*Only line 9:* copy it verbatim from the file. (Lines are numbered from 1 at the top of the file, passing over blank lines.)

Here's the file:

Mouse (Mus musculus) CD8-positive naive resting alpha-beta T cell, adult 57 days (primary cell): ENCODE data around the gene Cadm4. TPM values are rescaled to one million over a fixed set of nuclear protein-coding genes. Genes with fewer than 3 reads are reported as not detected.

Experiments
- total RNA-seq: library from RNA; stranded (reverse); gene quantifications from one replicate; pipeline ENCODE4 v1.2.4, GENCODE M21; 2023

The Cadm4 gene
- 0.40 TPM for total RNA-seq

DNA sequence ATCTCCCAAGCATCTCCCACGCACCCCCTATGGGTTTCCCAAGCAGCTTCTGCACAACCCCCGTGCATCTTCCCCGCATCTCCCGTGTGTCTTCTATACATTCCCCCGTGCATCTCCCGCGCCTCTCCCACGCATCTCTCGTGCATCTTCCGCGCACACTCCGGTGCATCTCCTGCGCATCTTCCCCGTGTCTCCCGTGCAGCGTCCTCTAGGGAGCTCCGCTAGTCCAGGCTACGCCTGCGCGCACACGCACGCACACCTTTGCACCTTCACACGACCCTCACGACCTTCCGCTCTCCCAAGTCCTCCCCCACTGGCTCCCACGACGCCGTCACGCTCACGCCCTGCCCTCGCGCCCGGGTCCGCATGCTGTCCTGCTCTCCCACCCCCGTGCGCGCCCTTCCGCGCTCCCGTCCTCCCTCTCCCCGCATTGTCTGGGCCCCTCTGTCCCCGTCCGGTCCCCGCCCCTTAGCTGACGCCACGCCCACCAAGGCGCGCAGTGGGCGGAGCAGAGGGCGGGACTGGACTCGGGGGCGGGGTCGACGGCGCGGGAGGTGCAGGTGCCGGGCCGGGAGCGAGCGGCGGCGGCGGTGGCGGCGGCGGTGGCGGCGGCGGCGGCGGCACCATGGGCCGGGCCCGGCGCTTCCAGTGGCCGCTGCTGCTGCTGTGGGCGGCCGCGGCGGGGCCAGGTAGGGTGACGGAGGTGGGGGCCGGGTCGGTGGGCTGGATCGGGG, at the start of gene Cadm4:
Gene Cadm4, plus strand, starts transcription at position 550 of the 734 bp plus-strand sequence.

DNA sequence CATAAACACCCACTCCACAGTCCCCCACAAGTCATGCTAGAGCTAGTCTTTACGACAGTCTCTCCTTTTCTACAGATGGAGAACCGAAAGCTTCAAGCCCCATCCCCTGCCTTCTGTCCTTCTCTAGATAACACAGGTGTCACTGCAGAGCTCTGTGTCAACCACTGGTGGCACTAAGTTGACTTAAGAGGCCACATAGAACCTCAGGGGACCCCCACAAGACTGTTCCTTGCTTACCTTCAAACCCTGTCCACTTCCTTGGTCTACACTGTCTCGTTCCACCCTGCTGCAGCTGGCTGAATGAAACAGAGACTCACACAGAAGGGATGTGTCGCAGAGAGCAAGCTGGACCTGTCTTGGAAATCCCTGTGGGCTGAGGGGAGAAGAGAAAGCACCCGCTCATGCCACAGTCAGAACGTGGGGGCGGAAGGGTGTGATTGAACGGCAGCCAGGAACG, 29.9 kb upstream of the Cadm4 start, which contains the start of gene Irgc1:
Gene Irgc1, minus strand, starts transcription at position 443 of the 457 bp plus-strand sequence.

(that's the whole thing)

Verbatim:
Gene Irgc1, minus strand, starts transcription at position 443 of the 457 bp plus-strand sequence.